The Return on Investment (ROI) for Employee Health and Wellness Programs

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Workplace wellness programs report an average ROI of 3, returning $3 for every $1 invested.

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Below is an approximation of this video’s audio content. To see any graphs, charts, graphics, images, and quotes to which Dr. Greger may be referring, watch the above video.

An impressive number of studies have shown that lifestyle is the root cause of what ails us, particularly for chronic conditions. The studies also show that changing one’s lifestyle can have a dramatic effect on health improvement, both in the prevention and treatment of disease. So, given the benefits of lifestyle medicine interventions, it would seem that our health care system would rush to embrace this movement; however, little could be further from the truth. Now, I know we have a for-profit healthcare system, but even just from a dollars-and-cents perspective, it may make sense—and dollars!

A majority of Americans have health care insurance through their employers, the cost for which is rising at an alarming rate. Health insurance premiums continue to go up year after year. Unfortunately, all the money we’re spending has not translated into healthier employees or healthier Americans. We spend more on healthcare per person by far, yet the U.S. population is not healthy. By 2014, our life expectancy had slipped down to 43rd in the world. And since then, our life expectancy declined year after year. It’s not just that other countries are doing better; we now may be living shorter and shorter lives. And unhealthier lives—again even just from a financial bottom-line perspective––hundreds of billions in productivity lost, beyond all the healthcare costs.

One employee gets diabetes, and it costs about $10,000 more per year. So, if a self-insured company could prevent or reverse that case, they could save the company a lot of money, raising the possibility that workplace wellness programs could not just be cost-neutral––in other words pay for themselves––but actually save the company money, even make the company money. This brings up the concept of ROI, or return on investment. That’s how much money you get back for every dollar spent. So, an ROI of 3 to 1 means every dollar you spend yields $3 back; so, by investing in such a program, you’d end up tripling your money. You don’t know though, until you put it to the test.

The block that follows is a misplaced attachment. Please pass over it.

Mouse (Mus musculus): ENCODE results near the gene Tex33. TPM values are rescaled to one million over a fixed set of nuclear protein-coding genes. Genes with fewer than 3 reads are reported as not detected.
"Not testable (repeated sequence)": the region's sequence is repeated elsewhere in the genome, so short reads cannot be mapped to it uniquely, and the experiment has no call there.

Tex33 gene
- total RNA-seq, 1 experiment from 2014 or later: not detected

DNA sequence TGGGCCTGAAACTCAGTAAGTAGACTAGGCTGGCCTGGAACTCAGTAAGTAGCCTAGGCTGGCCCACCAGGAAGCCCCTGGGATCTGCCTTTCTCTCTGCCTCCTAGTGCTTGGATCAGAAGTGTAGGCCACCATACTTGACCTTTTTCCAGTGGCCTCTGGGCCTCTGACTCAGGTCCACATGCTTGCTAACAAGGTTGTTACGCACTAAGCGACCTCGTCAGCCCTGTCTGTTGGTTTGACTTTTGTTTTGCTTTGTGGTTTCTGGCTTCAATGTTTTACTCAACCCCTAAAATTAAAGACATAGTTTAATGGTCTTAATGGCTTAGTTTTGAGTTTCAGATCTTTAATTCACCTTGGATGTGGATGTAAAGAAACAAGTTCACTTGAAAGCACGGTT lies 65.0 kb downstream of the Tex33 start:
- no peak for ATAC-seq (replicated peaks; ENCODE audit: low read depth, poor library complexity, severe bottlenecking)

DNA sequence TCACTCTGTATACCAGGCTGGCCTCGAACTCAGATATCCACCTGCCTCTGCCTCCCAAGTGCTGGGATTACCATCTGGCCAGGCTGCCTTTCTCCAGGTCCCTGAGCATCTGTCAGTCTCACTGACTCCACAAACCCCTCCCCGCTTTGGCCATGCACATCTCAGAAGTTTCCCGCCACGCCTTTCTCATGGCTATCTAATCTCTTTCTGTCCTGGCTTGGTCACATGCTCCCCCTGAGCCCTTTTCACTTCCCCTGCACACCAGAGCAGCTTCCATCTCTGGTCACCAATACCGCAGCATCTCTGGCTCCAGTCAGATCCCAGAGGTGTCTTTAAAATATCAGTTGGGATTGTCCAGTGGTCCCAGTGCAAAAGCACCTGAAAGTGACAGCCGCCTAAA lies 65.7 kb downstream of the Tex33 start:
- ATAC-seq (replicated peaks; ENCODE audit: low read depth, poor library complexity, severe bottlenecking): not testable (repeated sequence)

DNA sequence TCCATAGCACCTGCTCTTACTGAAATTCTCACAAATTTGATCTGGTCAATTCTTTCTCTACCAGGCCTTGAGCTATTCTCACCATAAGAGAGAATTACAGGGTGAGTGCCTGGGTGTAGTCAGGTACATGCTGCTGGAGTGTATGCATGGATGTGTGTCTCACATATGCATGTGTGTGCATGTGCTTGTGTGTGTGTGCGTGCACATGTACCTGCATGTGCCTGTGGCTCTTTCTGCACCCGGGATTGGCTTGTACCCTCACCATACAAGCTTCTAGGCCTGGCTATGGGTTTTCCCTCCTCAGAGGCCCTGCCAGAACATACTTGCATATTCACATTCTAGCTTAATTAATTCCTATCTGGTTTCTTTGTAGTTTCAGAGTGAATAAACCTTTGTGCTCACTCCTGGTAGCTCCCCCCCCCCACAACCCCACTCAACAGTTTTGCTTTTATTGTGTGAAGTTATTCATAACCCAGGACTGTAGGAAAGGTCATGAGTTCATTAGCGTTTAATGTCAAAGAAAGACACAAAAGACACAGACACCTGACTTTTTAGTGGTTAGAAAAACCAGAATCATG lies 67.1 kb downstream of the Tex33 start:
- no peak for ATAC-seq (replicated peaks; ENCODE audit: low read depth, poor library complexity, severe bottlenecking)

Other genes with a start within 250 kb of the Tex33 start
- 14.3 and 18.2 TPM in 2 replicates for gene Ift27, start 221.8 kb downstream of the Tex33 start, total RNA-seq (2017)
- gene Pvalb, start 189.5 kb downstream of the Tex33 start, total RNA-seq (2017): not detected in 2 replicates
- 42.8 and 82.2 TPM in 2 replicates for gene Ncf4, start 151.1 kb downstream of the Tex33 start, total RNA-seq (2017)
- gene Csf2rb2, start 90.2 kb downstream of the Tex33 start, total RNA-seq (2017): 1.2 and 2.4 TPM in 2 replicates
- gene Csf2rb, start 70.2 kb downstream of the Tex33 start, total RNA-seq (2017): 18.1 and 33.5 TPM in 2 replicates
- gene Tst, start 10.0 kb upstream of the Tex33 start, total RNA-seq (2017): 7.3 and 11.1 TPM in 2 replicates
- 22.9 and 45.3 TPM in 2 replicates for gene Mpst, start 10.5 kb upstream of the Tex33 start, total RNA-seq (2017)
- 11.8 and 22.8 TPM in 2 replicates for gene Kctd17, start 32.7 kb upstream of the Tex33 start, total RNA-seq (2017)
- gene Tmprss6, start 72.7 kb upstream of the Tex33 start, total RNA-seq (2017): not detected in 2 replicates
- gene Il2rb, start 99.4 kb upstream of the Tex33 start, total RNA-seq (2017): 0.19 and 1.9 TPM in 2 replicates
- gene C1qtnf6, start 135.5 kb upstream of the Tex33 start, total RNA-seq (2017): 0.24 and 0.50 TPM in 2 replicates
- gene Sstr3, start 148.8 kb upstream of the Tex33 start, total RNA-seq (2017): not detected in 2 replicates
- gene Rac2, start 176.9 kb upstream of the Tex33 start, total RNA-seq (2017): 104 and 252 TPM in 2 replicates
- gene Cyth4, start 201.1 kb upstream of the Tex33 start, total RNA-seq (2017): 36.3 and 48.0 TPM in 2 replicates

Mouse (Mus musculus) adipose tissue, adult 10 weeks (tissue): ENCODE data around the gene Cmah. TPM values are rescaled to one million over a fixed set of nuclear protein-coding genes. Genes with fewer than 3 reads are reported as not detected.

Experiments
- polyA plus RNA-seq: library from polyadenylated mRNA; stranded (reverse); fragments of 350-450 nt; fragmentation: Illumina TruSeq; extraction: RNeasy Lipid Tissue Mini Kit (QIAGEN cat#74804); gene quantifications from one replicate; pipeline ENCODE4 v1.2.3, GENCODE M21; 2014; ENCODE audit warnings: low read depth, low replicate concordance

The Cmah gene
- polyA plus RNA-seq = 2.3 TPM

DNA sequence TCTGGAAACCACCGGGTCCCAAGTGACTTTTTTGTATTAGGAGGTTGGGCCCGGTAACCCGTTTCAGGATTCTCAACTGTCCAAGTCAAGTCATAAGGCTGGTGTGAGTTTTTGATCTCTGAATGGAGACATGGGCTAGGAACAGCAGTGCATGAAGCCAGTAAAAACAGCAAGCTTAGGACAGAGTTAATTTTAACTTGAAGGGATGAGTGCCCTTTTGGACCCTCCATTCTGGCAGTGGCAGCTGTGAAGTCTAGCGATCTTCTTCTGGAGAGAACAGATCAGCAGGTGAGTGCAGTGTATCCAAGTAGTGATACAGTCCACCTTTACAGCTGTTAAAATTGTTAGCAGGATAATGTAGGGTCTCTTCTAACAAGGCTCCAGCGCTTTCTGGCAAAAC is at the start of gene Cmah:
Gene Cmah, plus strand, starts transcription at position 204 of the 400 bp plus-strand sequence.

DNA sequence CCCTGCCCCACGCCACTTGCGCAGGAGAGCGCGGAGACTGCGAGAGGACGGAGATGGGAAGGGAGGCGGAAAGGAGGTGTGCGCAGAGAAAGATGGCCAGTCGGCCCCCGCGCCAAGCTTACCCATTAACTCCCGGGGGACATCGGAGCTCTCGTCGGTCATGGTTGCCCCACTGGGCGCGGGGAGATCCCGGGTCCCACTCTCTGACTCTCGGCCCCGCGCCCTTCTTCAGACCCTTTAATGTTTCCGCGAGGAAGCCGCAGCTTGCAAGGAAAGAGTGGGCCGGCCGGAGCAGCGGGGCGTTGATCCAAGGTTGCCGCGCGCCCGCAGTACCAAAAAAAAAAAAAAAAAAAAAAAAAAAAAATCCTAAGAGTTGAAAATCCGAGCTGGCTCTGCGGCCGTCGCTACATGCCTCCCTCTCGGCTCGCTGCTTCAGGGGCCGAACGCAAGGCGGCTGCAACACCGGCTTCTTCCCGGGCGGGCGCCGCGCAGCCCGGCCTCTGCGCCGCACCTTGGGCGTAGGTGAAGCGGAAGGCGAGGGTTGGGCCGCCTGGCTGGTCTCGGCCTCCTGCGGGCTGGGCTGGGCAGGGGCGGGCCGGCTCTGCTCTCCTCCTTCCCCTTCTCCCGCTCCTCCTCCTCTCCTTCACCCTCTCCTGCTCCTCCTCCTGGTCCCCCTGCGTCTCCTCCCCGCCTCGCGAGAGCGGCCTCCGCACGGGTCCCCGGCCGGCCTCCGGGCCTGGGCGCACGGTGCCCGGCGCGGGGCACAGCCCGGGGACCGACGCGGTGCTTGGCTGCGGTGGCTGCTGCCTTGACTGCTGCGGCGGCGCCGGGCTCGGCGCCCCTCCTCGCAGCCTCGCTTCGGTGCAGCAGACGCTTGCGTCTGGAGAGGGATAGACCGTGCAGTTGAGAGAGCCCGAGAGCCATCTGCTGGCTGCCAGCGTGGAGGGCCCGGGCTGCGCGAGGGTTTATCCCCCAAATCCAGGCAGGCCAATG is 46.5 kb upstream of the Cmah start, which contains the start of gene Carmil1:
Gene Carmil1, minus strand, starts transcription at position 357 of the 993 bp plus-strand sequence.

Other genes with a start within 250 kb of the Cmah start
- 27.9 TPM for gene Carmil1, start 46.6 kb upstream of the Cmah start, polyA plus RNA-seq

Johnson & Johnson, for example, claimed that investing in employee wellness yielded around 2 to 4 dollars for each dollar they spent. Citibank estimated their return on investment was $5 saved for every dollar spent. A compilation of a handful of such studies found an average ROI of more than three dollars of healthcare cost savings for each dollar spent on health promotion. A more recent review including more than 20 studies came up with a return on investment exceeding 5 to 1, though an even more recent review out of Harvard looking at more than 30 studies found the ROI closer to three dollars. Spend one dollar, get three back. Not a bad deal.

One heavy manufacturing company reported an outstanding 34-to-1 return on investment, and that’s just direct healthcare costs. Some of their indirect costs, like lost workdays and disability, fell even more. Then, you can imagine other potential benefits—happier employees, more productive employees, making them more likely to stick around. So, do companies that invest in health promotion have a competitive advantage?

Publicly traded companies that got Corporate Health Achievement Awards outperformed the S&P 500 by 40 percent. C. Everett Koop Award winners outperformed the S&P 500 two to one. Those scoring higher on workplace health promotion best practices, same trend. And the same thing most recently with companies investing in an internal culture of health.

Of course, instead of healthier employees leading to a more profitable company, maybe more profitable companies have more money to spend to make employees healthier. Is there a link between stock market price growth and having a great employee wellness program? Maybe, but correlation doesn’t mean causation. Maybe prioritizing wellness is just a sign of a great management team, and that’s the real reason they’re raking in the dough.

Even most of the ROI studies lacked an adequate control group. You can’t just compare the costs of employees that signed up versus those that didn’t, because maybe healthier people are just drawn to such programs in the first place. That’s why you need randomized clinical trials to really put it to the test, which we’ll cover, next.

Please consider volunteering to help out on the site.